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Discrimination and trolling based on gender is an experience that Kashmiri singer and songwriter Pragnya Wakhlu has been familiar with since the start of her career. “It’s always a bit of a struggle for Kashmiri women in music. When I released my second album (Kahwa Speaks), which was a Kashmiri-English fusion album, I went online on a few Kashmiri music pages and performed my music live on them. While there are a lot of people that appreciate one trying something new, there is always one section of traditionalists who feel you are ‘Westernizing’ Kashmiri music and diluting the culture by doing so. Going live on these pages can be a bit unnerving sometimes, because you don’t know what will be said,” says Wakhlu. Having said that, Wakhlu’s recent Insta live shows have been well received, she adds. “A lot of women from the state are hesitant to be open about their music on social media because it isn’t accepted culturally by a small group of people. I’ve seen this changing in recent times and it makes me happy to see more women from the state come forward and be open about their music. Men wouldn’t face the same issues if they went live on these pages. It’s only by continuing to do what we’re doing that normalisation will happen,” says the vocalist.

Chennai-based singer Shilpa Natarajan of the Beef Sappad Trio, a parody band, has also noticed how trolls react differently to the male members of her group. Photo: Courtesy of the artist.

One manner in which trolls can be shut down is by reporting them, says Mumbai-based harpist Nush Lewis. A couple of months ago, when Lewis witnessed an Insta live hosted by Dogra, she noticed that one of the artist’s followers, who had logged into the show, posted a distasteful and inappropriate comment. “I reported the comment. That is the one thing that you can do on Instagram. While I’ve never faced bullying or trolls online, I am not surprised this is happening to women. If they don’t get you at a gig, then this is a way to get back at you,” says Lewis. An artist page is usually a safe space because the followers that the artist has are usually fans who know and respect her, according to New Delhi-based singer/songwriter Hanita Bhambri. The singer recently wrapped up her #21days21songs project, where she engaged her social media followers to write songs during the quarantine. “Whether we are artists or not, women in general are under more scrutiny for their appearance and what they do. Artists in general are more opinionated and some are threatened by this. At the most, I have got comments like ‘I want to date you’ or ‘I want to marry you’ on my page and my community of followers is quite protective and has addressed it. So I don’t even have to get into it and can ignore it,” says Bhambri. Natarajan adds that if trolls get called out as soon as they comment, they tend to back off. “Trolls don’t feel safe when others support you and speak up on your behalf,” says Natarajan.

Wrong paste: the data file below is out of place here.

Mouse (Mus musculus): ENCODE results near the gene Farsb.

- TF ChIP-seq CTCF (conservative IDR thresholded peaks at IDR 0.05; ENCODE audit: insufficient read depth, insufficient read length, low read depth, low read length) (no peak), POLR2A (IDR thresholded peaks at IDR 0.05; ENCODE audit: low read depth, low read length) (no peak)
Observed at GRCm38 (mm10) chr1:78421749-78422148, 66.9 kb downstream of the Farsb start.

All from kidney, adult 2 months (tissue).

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At a time when everyone is grappling to remain relevant, communicate and deal with the quarantine in best way they can, artists are literally none the richer when they perform and yet, are plagued by requests to perform every other day. Still, music channels and music distribution platforms dismiss queries about women artists being more susceptible to trolling saying that they are yet to receive any complaints about any trolls. Passing the buck back to those who have been victims of trolls when offensive comments are out there for everyone to see only shows how unaware and unconcerned companies are about such issues.

Transformative social change is possible only through steady, consistent conversations. Webinars, chats and campaigns that build an audience base that respects women might be the way to weed out misogyny. “Real change will come from dialogue. It is a long process, but music channels and brands have to stop being neutral and take a stand to attract the community that will support women. It’s not just about celebrating Women’s Day for branding. Since everyone is online nowadays, now maybe the best time to do it as any,” adds Bhambri.